How can staff training affect your ROI?

  • Only the staff can sell in an exhibit. And revenue produces ROI. A trained staff can affect program enormously. If the objective at the show is to demonstrate new product to 20% of the attendees, then training the staff on how to conduct an effective demonstration will enhance the exhibitor’s ability to generate a ROI.
     

  • If obtaining feedback after the demonstration is also an objective, then training the staff in interviewing skills and methods for capturing visitor information will enhance the exhibitor’s ROI. If increasing name awareness is the show objective, then having staff that can effectively communicate a clear, and concise message to as many show attendees as possible, not just current customers, will enhance ROI. Only training and preparation can create an economic environment from one that is show and tell.

What about those staff who have “been there - done that” 

  • Think in terms of skill preparation, not training.  
     

  • Play upon the competitive nature of a sales staff and make it work by rewarding those that achieve established objectives. 
     

  • Make the selection of staff selective- turn it into a reward rather than a perceived punishment. 
     

  • Create bonuses for working together even if not in their territory.
     

  • Create a plan for the person who generated the lead to benefit when the sales is closed by another.
     

  • Don’t attempt to teach booth selling, but focus on transitioningwhat the staff does well already to the trade show environment.
     

  • Use the “know it all’s” as assistants in the training as discussion leaders, through role plays, etc.

Booth etiquette - Do’s and Don’ts

  • Do what you would do in the office of a prospect. A sales person   would never think of eating their lunch in their prospect’s
    office  so  why do it in an exhibit?
     

  • Avoid what you know is bad decorum - , drinking, talking to other staff, and using the phone
     

  • Acknowledge everyone’s presence whether they are qualifiable or not.  What visitors want most of an exhibitor is to be noticed and acknowledged. If you ignore them they will tell others of their treatment.
     

  • You have one opportunity to make an impression - be certain it is a good one.

  • Exhibiting is a group selling experience. It’s OK to talk with several people at one time, but remember to close on the person that was there first, and then go on to others.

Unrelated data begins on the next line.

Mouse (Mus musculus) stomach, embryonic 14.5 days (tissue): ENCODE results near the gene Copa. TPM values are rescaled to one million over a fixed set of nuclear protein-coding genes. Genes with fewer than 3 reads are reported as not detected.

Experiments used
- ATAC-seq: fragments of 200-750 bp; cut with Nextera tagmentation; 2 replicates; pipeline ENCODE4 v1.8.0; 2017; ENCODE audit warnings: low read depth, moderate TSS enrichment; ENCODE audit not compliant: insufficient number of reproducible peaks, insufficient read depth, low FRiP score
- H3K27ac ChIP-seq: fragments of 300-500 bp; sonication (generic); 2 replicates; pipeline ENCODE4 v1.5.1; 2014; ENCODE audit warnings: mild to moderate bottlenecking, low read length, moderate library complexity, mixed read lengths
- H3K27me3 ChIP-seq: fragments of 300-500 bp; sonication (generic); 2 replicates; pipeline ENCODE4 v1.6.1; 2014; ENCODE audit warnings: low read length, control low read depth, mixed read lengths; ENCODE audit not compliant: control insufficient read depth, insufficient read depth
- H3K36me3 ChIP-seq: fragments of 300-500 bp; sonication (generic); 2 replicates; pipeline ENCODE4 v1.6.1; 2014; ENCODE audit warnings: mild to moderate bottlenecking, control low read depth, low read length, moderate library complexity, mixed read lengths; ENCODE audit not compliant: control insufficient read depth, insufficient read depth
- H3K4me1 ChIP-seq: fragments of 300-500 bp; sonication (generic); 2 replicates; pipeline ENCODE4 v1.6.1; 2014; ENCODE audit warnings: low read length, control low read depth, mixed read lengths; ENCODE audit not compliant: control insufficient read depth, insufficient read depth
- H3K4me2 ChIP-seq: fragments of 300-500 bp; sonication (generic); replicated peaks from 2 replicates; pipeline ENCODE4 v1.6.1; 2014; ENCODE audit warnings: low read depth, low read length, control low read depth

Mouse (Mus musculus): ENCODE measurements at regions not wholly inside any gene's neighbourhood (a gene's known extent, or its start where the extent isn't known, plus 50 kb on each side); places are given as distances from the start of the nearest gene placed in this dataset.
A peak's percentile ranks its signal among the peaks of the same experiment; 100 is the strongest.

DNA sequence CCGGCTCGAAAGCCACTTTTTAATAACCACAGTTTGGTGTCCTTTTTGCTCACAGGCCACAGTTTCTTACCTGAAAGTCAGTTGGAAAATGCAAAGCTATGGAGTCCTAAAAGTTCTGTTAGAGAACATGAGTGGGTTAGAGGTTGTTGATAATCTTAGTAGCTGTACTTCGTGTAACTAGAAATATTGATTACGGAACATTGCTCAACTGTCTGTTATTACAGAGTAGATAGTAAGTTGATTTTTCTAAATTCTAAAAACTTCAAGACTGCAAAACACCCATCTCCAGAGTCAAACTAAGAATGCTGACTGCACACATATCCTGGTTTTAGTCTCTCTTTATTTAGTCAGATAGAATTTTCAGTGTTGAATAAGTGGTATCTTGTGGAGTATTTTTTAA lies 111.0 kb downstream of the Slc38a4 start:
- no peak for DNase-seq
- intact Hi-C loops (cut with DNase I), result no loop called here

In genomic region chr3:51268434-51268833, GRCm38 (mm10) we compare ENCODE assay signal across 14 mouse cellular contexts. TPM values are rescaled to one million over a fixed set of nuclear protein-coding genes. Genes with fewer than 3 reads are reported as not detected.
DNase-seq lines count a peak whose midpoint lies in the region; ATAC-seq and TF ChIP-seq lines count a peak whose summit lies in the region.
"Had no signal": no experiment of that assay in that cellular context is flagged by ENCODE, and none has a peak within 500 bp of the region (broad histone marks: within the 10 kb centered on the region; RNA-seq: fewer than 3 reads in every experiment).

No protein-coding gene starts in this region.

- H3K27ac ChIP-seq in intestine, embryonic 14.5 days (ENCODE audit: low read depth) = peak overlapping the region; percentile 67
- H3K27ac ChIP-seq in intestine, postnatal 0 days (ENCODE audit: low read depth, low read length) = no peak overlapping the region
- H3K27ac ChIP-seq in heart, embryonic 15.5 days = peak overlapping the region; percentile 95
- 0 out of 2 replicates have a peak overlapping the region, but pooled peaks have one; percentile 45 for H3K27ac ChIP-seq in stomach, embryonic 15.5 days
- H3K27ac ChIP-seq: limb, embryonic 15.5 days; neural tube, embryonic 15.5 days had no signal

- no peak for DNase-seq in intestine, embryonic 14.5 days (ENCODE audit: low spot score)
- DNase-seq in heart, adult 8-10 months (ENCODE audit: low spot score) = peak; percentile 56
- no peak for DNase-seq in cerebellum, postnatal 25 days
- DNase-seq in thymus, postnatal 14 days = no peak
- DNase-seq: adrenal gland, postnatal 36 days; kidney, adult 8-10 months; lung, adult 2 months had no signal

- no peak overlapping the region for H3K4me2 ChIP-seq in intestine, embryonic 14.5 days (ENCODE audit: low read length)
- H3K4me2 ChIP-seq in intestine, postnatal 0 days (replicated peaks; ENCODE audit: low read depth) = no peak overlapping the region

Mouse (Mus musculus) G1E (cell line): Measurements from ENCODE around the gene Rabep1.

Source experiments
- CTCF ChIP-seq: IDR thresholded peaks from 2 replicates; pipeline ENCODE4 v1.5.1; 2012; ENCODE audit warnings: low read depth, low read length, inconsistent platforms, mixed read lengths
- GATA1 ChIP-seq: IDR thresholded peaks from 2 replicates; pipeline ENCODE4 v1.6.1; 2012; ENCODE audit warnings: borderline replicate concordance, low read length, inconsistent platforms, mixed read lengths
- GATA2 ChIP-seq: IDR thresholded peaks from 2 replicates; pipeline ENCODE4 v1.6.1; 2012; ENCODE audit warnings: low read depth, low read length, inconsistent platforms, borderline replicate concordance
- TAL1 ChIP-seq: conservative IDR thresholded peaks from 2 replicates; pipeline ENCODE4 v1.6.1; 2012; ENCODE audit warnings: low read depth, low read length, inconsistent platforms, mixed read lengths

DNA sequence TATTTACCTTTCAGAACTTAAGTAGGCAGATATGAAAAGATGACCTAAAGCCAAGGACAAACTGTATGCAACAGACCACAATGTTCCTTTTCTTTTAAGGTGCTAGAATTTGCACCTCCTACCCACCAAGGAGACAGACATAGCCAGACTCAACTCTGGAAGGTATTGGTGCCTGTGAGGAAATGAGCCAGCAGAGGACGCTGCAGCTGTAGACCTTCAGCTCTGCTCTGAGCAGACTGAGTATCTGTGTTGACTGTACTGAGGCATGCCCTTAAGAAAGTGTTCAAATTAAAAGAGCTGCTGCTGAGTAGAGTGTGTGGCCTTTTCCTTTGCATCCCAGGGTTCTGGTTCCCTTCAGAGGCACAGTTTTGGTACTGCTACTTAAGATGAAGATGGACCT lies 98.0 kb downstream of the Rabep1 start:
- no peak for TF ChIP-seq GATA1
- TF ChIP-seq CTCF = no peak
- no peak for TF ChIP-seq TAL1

• Staff are depending upon one another to be there for their shift, so schedule appointments during times you are not assigned for booth duty.
     

  • Remember the 80/20 rule.  The visitor talks 80% of the time and we only talk 20% of the time so that we have time to hear their needs.
     

  • Don’t allow visitors to “hit and run” you for either literature or promotional products.  There has to be a “trade” - your item for information that will further the sale.
     

  • Say “Thank you” even if you cannot help them.  They took their time to see if you could fill their needs. Sometime in the future you might be able to fill their needs and they will remember those two little words “Thank you” for taking the time to stop.
     

  • Stand erect, with both feet on the floor spread about the width of your shoulders with your hands at your sides showing an open, friendly and confident stance.  Leaning on product or property or sitting down shows a lack of interest.

  • It is demeaning to adults to be given a list of do’s and don’ts. Coach the same information in question form or in a positive statement. Rather than saying “Don’t talk on the phone in the booth” say “ As an attendee, what message would you pick up from a staffer using a phone while on booth duty?”
     

  • Staff training sets the stage - it provides the needed information to the staff so that they can perform in a confident manner. Adults find change and different environments uncomfortable. Through training we can provide a comfort level that will ensure better performance for we have eliminated the unknown and provide them with a comfortable environment in which to work. 

© 2011 by Marc Goldberg